5 Overlooked Side Effects Of Absence Epilepsy

5 Overlooked Side Effects Of Absence Epilepsy

"The silent seizure."
287
views

Even as a person with epilepsy, I automatically associate the word whenever I hear it with people who have generalized convulsive epilepsy, which the most commonly recognized seizure disorder. But while convulsive epilepsy is the most commonly recognized, there are so many other types of seizure disorders.

My seizure disorder, for example, is known as absence epilepsy. It’s fairly benign, and I don’t fall to the ground, hit my head or shake my limbs. Instead, I go unconscious and simply stare into space for a few seconds at a time.

It truly is an invisible illness, until the side effects are not. Here are some common side effects from a person with absence epilepsy:



1. I might not be convulsing, but that doesn’t mean I’m not in pain.

While my seizures don’t involve falling down, I don’t have a risk of hitting my head, and they’re usually relatively quick, antiepileptic drugs don’t always have the greatest side effects. When I first was diagnosed, I was put on 500 mg per day of Ethosuximide (Zarontin). One of the most unpleasant side effects that I attribute to my antiepileptic drug is joint pain, which in turn causes muscle pains and weakens my entire body. This has been hard to deal with as an athlete. There have been countless times where I have been “shut down” physically for a sports season because my joint pain has been so bad. It’s not fun.

2. I forget things. A lot.

“What did you just say?” This is what I ask every time I snap out of an episode. My type of seizures don’t actually eat away at my brain (or at least I’m told they don’t), but the disorientation that comes with seizures makes me forget a lot of the things I’m told, even when the information is repeated.

3. Embarrassing moments.

Along with the forgetting information, these seizures tend to lend themselves well to embarrassing moments. Because this disorder is most common in children, and many go undiagnosed for years like I did, many people don’t realize they are having seizures. When I was first diagnosed, these seizures would happen upwards of 20 times per day, to the point where people thought I was just intentionally not listening to them.

It made for some pretty awkward school presentations, such as when I'd forget what I had just said. But by far the most embarrassing incident occurred when I was in middle school, and the teacher asked us to get into groups by counting off numbers. The person two seats from me said “One”, the person next to me said “Two”, and when it got to me, apparently I didn’t say “Three.” The whole class erupted in laughter and my teacher joked (though I didn’t think it was funny), “You don’t know how to count to three?”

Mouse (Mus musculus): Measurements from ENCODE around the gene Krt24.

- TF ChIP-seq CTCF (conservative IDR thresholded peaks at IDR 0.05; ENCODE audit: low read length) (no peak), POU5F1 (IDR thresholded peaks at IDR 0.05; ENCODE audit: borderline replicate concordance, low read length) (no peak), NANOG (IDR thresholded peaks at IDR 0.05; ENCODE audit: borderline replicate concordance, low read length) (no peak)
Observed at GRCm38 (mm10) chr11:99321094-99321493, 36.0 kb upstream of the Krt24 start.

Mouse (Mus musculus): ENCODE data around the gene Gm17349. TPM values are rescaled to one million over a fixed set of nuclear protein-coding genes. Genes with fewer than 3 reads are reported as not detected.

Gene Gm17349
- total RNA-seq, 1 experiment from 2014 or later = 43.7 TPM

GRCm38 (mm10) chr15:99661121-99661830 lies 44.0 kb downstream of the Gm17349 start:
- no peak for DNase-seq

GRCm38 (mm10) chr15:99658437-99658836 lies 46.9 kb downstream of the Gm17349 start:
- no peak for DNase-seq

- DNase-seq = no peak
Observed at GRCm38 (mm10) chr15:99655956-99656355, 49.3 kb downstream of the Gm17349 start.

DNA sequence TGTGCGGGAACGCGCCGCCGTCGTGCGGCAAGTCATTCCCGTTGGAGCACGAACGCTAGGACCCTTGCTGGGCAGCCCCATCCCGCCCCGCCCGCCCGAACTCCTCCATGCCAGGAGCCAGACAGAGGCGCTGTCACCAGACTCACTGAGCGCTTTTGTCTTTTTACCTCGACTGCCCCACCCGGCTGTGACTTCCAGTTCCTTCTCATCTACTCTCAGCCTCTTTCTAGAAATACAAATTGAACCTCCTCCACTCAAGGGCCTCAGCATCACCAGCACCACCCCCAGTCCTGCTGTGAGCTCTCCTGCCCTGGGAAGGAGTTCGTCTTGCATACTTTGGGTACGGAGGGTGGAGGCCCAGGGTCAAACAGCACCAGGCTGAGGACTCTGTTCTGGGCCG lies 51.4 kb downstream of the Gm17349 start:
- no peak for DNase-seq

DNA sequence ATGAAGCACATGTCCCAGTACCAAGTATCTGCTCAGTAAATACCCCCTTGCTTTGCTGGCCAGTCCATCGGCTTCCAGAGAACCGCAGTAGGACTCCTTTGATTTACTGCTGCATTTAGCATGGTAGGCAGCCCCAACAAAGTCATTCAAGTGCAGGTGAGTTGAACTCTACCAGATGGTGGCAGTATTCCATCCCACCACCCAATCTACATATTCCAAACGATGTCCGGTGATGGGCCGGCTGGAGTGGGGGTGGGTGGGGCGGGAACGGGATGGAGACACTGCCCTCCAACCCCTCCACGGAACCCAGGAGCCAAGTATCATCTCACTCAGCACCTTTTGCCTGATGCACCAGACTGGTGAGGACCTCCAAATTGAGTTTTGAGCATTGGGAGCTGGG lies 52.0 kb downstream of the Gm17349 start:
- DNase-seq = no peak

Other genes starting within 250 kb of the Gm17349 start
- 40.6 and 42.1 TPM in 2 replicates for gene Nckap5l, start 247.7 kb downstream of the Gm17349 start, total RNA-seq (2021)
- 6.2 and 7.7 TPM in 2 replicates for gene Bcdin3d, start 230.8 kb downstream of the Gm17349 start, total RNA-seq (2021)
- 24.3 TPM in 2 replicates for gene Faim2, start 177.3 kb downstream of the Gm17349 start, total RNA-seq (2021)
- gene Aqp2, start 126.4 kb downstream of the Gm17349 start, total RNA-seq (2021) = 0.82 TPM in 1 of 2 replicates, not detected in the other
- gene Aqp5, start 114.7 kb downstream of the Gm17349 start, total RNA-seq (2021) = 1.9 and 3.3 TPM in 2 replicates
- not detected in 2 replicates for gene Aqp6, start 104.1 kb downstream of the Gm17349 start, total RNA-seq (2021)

4. Insecurity.

I’ve never really been honest about my struggles in relation to epilepsy. But after my diagnosis, I was always afraid of my seizures. I never wanted to acknowledge that I had epilepsy. When I had to check off boxes about any medical conditions I had, I was reluctant to say that I had epilepsy, because it didn’t seem real to me. After all, wasn’t epilepsy only reserved for people who fell to the ground and shook their limbs? When someone asked what was happening, I felt embarrassed to explain that I had just had a seizure because they would almost always ask: "Wait, I’ve never seen a seizure like that...are you sure you’re having seizures?" Yes, I’m sure. These types of seizures are real, and though silent, definitely do exist.

5. Frustration.

I’ve had absence epilepsy since I was 10-years-old, but I wasn’t formally diagnosed until I was 15. This meant that for five years, my seizures kept getting worse until eventually, I realized it was more than just me not paying attention. Even though I’m on medication, my seizures haven’t stopped. Most likely, I’ll have these seizures for the rest of my life. Doctors don’t know what causes these seizures, and they probably won’t for a while. It’s frustrating knowing that you have an illness that can’t be fixed no matter how healthy you eat or how hard you work.

Additionally, I feel that this type of seizure is often poorly represented by the media and epilepsy advocates. It is for sure the least severe type of epilepsy, in that it doesn’t cause brain damage or any real physical harm, but I would argue that these seizures definitely do leave individuals confused and disoriented after they occur.

Most kids, while they don’t know that any “seizure activity” has happened, are usually aware that they are missing some important part of a conversation or are confused about what is being said. This is totally normal! While our postictal period doesn’t last as long as someone with tonic clonic seizures, I would like to argue that it still exists.

Cover Image Credit: Pixabay

Popular Right Now

A Love Letter To The Girl Who Cares Too Much About Everyone But Herself

This one's for you.
24477
views

You, the girl with a heart full of love and no place big enough to store it all.

Our generation is so caught up in this notion that it's "cool" not to care about anything or anyone. I know you've tried to do just that. I'm sure there was a brief moment where you genuinely believed you were capable of not caring, especially since you convinced everyone around you that you didn't. But that just isn't true, is it? Don't be ashamed of this, don't let anyone ridicule you for having emotions. After everything life has put you through you have still remained soft. This is what makes you, you. This is what makes you beautiful. You care so deeply and love so boldly and it is incredible, never let the world take this from you.

Have Your Voice Heard: Become an Odyssey Creator